Getting Schooled in Israeli School Supplies

When it comes to back-to-school supplies, Israel's economic downturn is barely visible in the large chain stores.

As August rolls around, Nurit, a mother of three children, sets out on another shopping spree for school supplies. She knows that even if she convinces her kids in advance that they don't need a brand name backpack or planner, it won't help. Social pressure and stores full of all the coveted brands dictate the choices.

"I don't really manage to withstand the girls' insistence on buying Hello Kitty items or my son’s demand that everything be embellished with the image of SpongeBob SquarePants," says Nurit. "These items cost tens of shekels more than the basic product. Even my 10-year-old daughter knows this, but she also knows enough to tell me there's no way she’ll go back to school if everyone but her has new, brand-name supplies."

Nurit says she expects schools to intervene. "Just like school uniforms were decreed a few years ago, to avoid unpleasant situations, that's how school supplies should be dealt with, too,” she says. “Parents should be instructed to buy basic products and standardize the backpack with the school or city logo."

Until that happens, her compromise is to buy name brand planners and notebooks only. "I insist on buying the other supplies cheaply," she says. "They work exactly like writing supplies that cost five times as much. The children know precisely what famous character they want on their backpacks, but they haven't any idea what the difference is between a pack of pencils costing NIS 13 and one costing NIS 4."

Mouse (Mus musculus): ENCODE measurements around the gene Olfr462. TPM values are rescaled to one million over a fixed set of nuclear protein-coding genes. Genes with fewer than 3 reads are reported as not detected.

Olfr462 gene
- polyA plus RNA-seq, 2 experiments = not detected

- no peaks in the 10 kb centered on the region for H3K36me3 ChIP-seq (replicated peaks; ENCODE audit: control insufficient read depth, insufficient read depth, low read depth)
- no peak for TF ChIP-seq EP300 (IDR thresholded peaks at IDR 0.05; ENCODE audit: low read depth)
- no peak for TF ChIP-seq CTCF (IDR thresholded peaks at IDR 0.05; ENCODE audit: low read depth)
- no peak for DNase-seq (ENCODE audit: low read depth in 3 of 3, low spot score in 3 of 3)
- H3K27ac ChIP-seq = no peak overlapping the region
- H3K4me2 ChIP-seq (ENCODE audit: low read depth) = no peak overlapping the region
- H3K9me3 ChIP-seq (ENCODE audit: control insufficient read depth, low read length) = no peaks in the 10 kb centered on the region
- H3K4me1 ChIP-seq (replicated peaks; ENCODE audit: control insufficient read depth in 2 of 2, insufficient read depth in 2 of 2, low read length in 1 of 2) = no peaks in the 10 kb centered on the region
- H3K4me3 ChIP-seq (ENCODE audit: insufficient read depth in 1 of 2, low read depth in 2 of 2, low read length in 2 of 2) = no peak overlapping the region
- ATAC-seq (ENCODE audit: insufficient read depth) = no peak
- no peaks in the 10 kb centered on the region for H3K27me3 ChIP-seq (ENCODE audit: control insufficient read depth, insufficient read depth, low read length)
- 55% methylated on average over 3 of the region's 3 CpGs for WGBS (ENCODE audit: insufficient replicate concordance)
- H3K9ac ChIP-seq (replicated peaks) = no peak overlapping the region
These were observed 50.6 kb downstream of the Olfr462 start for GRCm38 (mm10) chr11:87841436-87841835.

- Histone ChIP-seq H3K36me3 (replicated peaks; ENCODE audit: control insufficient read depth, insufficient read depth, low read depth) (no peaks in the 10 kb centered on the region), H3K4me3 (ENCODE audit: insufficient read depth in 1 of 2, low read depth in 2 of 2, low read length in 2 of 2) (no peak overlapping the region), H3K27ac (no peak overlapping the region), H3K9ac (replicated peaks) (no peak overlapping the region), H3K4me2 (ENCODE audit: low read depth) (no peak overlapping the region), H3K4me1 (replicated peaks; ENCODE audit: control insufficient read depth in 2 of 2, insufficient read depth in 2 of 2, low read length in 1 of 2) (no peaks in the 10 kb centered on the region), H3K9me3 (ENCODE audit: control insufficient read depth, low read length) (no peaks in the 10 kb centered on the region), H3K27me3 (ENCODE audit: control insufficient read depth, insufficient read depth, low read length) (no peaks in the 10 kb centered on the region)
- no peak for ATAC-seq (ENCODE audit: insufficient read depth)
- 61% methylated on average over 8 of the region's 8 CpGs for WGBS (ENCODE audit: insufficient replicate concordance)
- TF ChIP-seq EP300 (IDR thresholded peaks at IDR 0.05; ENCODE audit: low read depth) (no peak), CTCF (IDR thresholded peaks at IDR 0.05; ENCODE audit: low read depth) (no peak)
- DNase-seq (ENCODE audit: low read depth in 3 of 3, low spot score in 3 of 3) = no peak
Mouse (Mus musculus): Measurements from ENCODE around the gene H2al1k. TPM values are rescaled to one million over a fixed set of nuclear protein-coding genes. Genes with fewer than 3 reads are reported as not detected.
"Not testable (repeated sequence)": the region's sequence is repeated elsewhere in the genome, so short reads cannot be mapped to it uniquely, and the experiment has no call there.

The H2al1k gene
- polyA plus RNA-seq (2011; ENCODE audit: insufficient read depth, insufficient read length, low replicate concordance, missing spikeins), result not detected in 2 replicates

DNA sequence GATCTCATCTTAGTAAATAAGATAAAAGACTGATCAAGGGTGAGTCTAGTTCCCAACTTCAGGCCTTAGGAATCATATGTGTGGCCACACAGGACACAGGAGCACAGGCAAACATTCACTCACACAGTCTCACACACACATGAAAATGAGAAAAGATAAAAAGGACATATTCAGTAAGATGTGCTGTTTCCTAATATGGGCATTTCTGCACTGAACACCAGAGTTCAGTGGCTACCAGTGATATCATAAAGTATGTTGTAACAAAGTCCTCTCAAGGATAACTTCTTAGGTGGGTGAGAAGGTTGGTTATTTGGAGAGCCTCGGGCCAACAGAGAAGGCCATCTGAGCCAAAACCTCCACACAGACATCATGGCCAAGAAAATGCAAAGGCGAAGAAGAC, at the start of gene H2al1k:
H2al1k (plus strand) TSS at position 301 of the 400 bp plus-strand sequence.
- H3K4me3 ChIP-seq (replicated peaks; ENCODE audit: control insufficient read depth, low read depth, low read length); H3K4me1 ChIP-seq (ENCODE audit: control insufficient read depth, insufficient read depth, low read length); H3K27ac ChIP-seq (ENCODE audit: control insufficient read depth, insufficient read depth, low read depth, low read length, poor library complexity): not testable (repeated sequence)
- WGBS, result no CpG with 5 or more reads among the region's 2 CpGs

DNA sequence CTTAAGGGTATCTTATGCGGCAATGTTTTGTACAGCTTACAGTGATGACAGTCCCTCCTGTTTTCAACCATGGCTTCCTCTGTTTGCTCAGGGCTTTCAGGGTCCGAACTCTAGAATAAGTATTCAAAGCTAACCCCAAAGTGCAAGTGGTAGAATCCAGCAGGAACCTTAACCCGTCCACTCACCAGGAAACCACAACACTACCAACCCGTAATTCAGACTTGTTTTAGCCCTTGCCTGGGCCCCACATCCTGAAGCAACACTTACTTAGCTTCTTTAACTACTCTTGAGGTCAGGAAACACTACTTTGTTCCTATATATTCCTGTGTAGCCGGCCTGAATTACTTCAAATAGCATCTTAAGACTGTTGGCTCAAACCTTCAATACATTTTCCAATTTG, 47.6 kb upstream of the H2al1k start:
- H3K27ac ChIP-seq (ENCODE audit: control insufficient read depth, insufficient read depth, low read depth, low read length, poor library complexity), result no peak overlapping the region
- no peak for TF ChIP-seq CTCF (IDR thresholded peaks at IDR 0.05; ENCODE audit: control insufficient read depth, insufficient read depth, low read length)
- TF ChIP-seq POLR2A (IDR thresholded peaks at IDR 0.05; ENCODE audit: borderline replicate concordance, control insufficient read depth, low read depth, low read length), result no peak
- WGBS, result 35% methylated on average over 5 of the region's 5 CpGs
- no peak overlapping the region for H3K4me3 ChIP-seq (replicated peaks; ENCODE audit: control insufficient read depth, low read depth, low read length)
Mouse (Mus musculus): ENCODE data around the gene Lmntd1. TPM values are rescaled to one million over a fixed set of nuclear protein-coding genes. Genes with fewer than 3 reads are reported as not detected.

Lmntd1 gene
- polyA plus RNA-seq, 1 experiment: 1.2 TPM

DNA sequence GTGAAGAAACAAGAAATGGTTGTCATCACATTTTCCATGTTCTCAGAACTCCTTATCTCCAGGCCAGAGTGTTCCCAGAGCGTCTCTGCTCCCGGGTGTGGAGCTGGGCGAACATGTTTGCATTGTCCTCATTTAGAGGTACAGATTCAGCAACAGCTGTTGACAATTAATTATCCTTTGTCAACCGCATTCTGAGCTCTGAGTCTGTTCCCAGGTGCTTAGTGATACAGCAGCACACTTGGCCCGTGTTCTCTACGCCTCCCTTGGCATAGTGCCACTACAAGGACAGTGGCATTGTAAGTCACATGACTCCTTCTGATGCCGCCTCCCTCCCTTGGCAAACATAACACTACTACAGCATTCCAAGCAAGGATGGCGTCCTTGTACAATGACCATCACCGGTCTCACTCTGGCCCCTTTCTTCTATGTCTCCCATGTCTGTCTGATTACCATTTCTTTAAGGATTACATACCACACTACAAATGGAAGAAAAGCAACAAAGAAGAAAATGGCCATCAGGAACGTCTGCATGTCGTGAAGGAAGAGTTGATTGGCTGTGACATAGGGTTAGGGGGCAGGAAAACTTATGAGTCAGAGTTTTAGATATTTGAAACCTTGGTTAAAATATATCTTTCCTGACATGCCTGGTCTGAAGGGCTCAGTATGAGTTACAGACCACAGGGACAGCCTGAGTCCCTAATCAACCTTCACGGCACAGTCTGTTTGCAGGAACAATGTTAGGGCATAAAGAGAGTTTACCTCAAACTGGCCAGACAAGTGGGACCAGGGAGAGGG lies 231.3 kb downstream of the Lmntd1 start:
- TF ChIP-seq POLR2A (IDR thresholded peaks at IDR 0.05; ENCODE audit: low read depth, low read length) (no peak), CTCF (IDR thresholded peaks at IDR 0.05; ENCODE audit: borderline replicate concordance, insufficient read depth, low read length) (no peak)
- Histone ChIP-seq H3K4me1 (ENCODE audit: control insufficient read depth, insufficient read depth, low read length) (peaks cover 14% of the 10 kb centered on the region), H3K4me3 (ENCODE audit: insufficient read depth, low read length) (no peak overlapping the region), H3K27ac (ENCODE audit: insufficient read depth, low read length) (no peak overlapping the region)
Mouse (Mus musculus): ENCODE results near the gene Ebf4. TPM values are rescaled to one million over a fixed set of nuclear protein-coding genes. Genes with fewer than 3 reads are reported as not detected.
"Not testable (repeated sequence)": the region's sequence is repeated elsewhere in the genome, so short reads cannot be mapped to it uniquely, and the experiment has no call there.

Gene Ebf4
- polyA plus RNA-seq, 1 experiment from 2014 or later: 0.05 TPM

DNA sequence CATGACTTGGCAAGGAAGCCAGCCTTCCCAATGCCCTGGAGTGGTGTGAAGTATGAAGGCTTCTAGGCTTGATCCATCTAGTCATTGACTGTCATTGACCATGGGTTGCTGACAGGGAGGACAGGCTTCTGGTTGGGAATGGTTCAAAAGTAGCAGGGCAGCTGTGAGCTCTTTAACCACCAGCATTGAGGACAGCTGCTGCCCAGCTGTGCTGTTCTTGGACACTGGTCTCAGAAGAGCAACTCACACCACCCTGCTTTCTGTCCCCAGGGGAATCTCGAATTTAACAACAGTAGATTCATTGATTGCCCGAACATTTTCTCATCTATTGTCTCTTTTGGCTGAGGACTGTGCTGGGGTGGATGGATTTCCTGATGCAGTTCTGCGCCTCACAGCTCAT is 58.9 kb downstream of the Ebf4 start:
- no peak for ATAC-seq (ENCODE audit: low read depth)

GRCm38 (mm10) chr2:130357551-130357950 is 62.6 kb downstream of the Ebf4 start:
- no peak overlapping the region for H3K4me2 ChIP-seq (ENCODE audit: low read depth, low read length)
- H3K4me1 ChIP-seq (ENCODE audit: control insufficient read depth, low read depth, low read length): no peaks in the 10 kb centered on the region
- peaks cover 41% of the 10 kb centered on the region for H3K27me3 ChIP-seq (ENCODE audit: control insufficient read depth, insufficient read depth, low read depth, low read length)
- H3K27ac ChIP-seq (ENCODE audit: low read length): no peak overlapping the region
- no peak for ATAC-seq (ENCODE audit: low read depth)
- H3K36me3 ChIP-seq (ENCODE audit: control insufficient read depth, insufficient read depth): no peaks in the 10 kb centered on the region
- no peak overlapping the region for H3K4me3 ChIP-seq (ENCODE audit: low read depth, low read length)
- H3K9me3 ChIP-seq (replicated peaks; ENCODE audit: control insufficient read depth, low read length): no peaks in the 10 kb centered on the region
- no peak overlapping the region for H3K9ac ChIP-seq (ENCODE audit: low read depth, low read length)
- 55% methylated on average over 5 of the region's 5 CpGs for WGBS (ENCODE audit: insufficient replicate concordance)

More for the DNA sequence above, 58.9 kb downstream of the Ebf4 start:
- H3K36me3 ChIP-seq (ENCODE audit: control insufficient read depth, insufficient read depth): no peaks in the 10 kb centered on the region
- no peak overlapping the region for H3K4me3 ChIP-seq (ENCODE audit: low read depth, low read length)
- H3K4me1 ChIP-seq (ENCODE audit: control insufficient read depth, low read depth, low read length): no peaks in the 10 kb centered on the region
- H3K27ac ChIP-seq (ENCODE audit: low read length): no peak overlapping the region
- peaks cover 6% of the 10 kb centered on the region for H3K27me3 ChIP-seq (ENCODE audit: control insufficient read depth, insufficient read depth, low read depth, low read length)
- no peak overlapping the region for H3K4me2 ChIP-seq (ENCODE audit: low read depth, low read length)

Nurit's dilemma is shared by many parents. Menashe Zilka, CEO of the Kravitz office supply chain, says that a survey of 250 parents of school-aged children revealed that the economic situation barely affects the purchase of fashionable brand names, primarily because they are a one-time, annual purchase, rather than a recurring monthly expense. "These are unplanned purchases, made without necessarily considering the price, and are mainly driven by the desire to keep up with trends," he explains.

No slowdown has been felt as far as back-to-school supplies are concerned, Zilka says. "The parents surveyed claimed they don't intend to scrimp on their basket of purchases this year and even intend to increase the allotted budget."

The back-to-school market is worth about NIS 450 million a year, roughly 30 percent of overall office supply sales, which are estimated at NIS 1.5 billion annually, according to Dun & Bradstreet. The main players are Kravitz and Office Depot, which together control 62% of the market.

Office Depot, which was sold to Avi Malka last year after running into difficulties, promises to provide consumers with lower prices by introducing new management techniques. Kravitz, for its part, is taking advantage of Office Depot's weakened state and confidently claims to be the country's leading office supply chain.

Independent office supply stores, found in nearly every city, offer a more personalized shopping experience. Ruthie, a mother of two, says she has bought supplies at her town's local store since she herself was a child and enjoys going back. "I also browse the other stores, but in the end I go back because they usually round down the bill for me – and for a large purchase I get a better discount," she says.